“The route to school gets slippery,” says Rashidullah. Monsoon rains aren’t enough to keep Rashidullah from the UNICEF Learning Center.Meet Rashidullah
“I had never heard of vaccination,” says Mustapha. But thanks to UNICEF, all her children are now vaccinated.Meet Mustapha
“When I dance and sing I am most happy,” says Sehera. She attends one of the 795 UNICEF learning centers.Meet Sehera
This is a story no child should tell. Yet, it’s an all-too-familiar one in the Bangladesh refugee settlements, where UNICEF is helping Rohingya survivors of what UN Human Rights chief Zeid Ra’ad Al Hussein has deemed “a textbook example of ethnic cleansing.”
Now, Umme and hundreds of thousands of vulnerable Rohingya children like her are living in the path of a looming threat. As cyclone season approaches, the overcrowded temporary settlements they call home could be swept away, subjecting the 900,000 refugees already requiring humanitarian assistance to even greater risk.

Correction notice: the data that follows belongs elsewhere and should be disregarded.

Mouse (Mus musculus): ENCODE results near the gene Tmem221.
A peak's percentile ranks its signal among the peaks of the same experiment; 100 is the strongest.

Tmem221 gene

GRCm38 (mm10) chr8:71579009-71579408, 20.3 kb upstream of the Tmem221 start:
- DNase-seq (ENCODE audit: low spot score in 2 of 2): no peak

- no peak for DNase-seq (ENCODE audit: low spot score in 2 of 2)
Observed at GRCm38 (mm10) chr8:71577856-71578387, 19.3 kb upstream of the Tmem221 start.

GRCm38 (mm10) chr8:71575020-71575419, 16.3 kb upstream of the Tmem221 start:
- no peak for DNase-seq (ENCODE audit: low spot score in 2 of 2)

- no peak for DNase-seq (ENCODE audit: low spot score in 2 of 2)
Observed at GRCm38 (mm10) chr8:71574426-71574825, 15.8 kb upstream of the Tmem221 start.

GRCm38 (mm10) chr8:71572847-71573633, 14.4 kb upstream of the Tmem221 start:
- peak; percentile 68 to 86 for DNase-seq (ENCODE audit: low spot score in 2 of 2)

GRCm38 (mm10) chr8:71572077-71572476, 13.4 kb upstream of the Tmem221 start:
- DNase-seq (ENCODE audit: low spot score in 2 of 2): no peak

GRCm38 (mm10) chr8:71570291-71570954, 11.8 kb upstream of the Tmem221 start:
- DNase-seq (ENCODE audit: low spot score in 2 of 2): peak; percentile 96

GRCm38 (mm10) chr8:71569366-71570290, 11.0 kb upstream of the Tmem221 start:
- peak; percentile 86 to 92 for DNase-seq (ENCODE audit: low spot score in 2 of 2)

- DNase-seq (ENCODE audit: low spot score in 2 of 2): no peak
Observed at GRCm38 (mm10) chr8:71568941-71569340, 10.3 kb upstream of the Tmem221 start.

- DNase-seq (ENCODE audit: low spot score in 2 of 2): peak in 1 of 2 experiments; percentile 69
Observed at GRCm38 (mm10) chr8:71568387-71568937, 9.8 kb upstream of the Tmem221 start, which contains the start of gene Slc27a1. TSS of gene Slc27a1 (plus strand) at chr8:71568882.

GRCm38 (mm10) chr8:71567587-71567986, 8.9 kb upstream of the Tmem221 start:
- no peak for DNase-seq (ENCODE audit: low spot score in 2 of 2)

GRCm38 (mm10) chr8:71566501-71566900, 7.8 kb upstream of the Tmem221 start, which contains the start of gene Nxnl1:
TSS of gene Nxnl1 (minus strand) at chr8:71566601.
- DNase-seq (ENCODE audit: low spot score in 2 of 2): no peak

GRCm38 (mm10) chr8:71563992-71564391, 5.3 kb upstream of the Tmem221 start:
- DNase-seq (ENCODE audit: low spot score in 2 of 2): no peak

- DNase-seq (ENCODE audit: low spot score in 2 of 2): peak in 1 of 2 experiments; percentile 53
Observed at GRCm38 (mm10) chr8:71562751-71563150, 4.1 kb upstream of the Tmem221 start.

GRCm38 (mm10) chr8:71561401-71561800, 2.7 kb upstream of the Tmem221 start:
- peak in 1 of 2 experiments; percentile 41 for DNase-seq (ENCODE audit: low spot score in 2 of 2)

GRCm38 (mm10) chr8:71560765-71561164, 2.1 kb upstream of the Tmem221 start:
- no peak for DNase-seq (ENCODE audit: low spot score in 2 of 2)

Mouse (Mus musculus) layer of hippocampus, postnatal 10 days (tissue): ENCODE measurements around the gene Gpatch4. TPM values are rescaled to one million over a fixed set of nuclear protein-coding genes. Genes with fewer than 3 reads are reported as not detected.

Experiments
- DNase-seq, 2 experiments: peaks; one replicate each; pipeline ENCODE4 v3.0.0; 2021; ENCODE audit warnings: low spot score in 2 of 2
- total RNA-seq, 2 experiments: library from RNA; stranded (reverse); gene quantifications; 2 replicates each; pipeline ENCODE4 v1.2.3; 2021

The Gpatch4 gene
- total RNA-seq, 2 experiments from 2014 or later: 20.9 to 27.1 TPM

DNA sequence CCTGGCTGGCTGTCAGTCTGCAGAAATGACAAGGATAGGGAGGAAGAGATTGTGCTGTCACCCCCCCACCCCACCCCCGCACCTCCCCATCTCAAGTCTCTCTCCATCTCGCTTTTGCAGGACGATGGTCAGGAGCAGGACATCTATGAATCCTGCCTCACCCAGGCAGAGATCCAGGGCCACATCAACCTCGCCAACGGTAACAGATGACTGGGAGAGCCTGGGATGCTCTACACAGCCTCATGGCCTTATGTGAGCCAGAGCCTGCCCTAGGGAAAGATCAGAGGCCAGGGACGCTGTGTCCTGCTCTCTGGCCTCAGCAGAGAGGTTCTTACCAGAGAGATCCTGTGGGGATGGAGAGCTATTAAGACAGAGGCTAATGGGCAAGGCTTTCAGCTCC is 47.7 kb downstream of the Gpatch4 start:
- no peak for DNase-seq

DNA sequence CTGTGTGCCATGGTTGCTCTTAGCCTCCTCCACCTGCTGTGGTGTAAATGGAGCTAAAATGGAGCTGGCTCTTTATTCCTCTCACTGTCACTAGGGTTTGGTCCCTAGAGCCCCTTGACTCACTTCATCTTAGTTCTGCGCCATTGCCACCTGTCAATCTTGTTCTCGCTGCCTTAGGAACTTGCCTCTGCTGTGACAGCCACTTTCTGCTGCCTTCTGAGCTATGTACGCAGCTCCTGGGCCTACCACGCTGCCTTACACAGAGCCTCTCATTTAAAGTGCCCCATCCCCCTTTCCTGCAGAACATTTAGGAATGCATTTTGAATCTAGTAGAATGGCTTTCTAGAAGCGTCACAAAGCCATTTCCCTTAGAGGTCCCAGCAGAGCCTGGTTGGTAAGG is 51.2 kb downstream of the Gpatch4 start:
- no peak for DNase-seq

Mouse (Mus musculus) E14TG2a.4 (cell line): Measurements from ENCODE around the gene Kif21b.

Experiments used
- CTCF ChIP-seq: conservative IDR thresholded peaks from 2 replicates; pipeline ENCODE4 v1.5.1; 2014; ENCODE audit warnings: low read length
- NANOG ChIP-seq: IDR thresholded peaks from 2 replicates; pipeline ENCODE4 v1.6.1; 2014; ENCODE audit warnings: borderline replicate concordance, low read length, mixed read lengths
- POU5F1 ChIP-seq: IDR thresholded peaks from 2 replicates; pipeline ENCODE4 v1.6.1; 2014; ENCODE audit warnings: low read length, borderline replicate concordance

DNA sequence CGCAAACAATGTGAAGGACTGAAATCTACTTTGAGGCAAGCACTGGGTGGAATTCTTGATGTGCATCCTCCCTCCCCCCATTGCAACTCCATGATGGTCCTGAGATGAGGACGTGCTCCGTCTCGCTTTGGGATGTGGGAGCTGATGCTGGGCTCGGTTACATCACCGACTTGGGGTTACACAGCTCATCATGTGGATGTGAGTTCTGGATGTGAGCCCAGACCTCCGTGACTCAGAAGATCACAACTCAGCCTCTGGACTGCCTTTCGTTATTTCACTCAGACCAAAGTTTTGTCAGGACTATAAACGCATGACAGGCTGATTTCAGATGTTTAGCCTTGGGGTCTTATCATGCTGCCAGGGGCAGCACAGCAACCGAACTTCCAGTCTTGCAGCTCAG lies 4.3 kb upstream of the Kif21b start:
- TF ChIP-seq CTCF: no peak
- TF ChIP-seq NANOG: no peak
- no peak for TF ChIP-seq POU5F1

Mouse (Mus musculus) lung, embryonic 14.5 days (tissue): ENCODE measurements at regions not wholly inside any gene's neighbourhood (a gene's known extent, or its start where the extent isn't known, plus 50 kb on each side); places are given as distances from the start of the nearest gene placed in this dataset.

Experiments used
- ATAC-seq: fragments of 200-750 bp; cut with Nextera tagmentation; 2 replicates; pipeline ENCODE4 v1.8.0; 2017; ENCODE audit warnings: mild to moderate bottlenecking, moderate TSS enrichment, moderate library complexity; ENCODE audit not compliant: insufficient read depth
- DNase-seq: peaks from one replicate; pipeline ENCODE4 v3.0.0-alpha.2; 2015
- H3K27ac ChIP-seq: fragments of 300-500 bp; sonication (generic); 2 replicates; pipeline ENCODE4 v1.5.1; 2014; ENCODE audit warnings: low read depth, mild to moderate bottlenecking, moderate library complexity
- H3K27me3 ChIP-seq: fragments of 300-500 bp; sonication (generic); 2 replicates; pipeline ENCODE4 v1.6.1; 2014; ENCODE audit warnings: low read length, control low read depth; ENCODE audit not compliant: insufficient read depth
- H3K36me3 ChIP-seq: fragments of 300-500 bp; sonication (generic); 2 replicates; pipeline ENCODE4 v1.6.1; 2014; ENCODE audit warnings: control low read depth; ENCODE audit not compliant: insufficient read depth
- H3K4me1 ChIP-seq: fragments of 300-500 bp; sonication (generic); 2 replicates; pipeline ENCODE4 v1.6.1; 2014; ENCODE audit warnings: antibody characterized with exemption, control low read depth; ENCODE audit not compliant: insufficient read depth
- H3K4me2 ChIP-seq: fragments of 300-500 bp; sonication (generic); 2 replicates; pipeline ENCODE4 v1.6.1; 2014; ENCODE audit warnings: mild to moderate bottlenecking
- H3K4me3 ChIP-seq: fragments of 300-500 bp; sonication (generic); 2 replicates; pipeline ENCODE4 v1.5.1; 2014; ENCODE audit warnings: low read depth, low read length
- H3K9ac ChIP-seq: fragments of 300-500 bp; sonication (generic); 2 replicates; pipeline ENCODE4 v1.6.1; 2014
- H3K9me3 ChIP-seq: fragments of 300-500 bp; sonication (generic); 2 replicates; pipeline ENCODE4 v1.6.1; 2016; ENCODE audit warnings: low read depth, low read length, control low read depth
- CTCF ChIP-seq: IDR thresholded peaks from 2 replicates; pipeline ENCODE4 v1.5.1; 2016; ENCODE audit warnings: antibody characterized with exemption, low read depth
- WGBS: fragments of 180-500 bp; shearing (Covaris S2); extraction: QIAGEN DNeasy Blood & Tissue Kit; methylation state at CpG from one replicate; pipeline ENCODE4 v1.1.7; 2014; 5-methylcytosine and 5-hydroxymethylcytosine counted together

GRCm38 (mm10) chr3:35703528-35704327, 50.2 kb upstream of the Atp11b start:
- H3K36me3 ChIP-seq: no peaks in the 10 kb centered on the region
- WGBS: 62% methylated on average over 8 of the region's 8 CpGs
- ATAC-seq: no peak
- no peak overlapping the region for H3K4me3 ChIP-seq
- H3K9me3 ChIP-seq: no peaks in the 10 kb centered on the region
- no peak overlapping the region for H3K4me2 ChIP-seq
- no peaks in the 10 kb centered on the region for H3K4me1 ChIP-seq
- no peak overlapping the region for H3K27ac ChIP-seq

Situated on cleared land that has become increasingly congested since the crisis began, refugees' tents perch on barren hillsides that heavy rains could turn to mud, causing landslides and flooding. If severe, monsoon season rains could destroy the camps’ sanitation infrastructure and contaminate the water supply, leaving children with weakened immune systems vulnerable to the spread of disease and waterborne illnesses.
“I’ve been in some difficult places,” says Martin Worth, UNICEF’s Head of Water, Sanitation and Hygiene (WASH) for Cox’s Bazar in Bangladesh. “But this could get so much worse. What is already a dire humanitarian situation could become a catastrophe.”